Now that we have a sense as to what can lead up to the urge to masturbate, let’s take a look at arousal. If you were to ask yourself, how do you know you are aroused without the physical clues (e.g., erection, vaginal lubrication)? What people describe are physical sensations that are similar to what we experience with emotions such as: heart beat faster, shallow breathing, skin flushed/hot, sweating, or shaking amongst others. For those with compulsive sexual behaviors, they can also feel a point where the arousal seems to take over. Some of my clients have described this as the “dark side” or a sense of succumbing to something more powerful. Much like when we get really angry, the anger can take over and we are more likely to say or do things that we would regret later. The same can happen with sexual arousal causing some to engage in behaviors they feel bad about later. If you believe that your sexual desire controls you in this way, perhaps you may have a sense of when it takes over. If not, be curious with yourself. If you remain in the moment, you will find this point.
The physical side of masturbation is important, but our main sexual organ is not our genitals…it is our MINDS! Masturbation is often genital focused…but doesn’t have to be…
Touching Oneself for Non Sexual Pleasure
When people think of masturbation there is a focus on genitalia and a specific goal: a race to the orgasm finish line. Perhaps one is looking for an escape, avoidance, or excitement. Staying in the present moment to connect with your body. Many people stay in their mind picturing things, which is normal as well. For those whose masturbation feels like it is a problem, they report struggling to connect with the present and thus their bodies. When they are able to make the connection, all reported better connection with themselves and others as well as a more intense orgasm! Shame, Guilt, and many other negative emotions make being in the present difficult creating a need to escape. When we aren’t in the moment, we lose a connection with ourselves. The process of mindful masturbation helps you reconnect with your body in a way that feels comfortable and authentic.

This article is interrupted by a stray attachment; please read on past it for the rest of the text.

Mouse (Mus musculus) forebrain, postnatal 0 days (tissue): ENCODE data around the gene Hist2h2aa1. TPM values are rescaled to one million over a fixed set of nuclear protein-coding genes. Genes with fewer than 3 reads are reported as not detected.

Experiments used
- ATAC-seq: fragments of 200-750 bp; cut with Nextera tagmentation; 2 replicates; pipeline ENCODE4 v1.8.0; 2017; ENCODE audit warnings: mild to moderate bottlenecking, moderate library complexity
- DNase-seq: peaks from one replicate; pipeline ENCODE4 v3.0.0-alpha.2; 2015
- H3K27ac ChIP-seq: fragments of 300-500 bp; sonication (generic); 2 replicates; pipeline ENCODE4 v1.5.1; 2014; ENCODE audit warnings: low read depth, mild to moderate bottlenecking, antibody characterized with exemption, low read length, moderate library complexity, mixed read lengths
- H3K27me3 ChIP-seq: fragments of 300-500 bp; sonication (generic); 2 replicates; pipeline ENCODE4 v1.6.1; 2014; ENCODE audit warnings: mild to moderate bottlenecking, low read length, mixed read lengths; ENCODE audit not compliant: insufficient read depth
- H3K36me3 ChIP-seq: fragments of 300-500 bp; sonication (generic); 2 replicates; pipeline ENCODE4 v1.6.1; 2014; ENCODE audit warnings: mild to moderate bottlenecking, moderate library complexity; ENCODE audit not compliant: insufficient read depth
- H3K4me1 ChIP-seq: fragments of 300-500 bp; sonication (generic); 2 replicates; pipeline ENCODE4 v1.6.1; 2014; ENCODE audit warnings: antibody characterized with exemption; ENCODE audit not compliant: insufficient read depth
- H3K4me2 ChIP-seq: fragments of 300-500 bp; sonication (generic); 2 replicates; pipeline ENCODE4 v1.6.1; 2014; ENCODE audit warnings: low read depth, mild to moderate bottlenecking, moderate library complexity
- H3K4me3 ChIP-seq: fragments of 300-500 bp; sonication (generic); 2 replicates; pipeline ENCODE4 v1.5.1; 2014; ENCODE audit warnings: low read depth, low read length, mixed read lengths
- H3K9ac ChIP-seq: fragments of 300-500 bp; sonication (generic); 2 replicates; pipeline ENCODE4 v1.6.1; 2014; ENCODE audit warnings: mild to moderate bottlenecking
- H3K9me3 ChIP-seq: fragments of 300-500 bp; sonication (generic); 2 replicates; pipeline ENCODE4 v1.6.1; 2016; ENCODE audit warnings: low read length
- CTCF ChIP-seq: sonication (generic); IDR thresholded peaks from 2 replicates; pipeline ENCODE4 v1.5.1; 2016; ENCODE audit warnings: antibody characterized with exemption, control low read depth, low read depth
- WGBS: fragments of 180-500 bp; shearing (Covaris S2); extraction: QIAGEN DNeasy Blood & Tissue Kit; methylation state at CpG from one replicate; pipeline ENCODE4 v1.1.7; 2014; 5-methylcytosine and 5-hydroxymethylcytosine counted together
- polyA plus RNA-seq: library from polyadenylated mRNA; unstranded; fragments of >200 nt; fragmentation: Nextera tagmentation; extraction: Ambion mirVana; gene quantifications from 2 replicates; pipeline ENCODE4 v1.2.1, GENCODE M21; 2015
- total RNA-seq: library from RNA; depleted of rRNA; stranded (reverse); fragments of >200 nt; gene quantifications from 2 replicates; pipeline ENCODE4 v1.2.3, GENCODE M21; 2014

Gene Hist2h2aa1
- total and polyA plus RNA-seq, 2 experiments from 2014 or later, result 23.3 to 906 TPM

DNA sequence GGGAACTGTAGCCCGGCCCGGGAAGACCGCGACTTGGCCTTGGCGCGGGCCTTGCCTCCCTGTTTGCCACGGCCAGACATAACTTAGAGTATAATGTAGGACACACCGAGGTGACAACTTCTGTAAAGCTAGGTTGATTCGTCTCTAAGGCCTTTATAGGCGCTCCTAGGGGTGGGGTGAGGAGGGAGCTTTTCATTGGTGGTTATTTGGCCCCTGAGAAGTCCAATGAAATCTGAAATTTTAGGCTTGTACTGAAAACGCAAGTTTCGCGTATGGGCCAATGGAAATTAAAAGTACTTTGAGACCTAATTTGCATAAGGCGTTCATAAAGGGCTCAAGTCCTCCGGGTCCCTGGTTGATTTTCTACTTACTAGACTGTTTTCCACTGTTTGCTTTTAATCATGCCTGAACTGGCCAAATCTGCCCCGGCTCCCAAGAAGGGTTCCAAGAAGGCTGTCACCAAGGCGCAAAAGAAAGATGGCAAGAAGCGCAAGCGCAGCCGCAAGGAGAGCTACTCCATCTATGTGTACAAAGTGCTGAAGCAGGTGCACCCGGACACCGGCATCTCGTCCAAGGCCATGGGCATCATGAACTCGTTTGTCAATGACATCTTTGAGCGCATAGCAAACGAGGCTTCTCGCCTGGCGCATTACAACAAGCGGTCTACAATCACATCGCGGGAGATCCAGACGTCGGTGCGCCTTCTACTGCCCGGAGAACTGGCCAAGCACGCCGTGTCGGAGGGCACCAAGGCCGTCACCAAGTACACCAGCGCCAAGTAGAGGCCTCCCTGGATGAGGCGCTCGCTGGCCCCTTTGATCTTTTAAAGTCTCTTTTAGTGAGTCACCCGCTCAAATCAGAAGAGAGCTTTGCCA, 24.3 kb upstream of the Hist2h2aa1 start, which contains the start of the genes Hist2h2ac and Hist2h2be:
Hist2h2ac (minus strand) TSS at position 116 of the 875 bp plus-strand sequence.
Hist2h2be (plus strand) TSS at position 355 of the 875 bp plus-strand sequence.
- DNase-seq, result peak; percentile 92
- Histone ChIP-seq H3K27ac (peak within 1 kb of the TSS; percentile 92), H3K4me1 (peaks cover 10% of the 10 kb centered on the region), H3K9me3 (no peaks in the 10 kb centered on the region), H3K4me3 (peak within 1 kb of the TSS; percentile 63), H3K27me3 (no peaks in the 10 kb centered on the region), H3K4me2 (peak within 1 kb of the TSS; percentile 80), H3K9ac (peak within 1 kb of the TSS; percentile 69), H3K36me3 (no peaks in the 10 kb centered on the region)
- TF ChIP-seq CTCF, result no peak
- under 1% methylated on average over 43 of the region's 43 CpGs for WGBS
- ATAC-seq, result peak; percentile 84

Your whole body has the capacity to provide pleasure as well as sexual arousal (McMarthy & McCarthy, 1998). You may already be quite clear on what will get you to an orgasm. Have you considered what kinds of touch you like that is not necessarily leading to an orgasm? What kind of touch may be soothing or comforting? This is important to explore. Taking a data collection approach to this process provides a nonjudgmental curiosity that will support your exploration and gain helpful information. A good place to start is to allows yourself to touch several parts of your body using varying degrees of pressure without the goal of sexual arousal. Notice your thoughts and feelings. Be curious. If you notice your thoughts leaving the moment gently invite them back and refocus on the physical sensation of touch. Practice this often until it is comfortable. Try to refrain from the goal of orgasm. It can be hard to focus on the sensations and will take practice, but don’t give up! It may also be a fun exercise with a partner.
Mindful Sexual Touching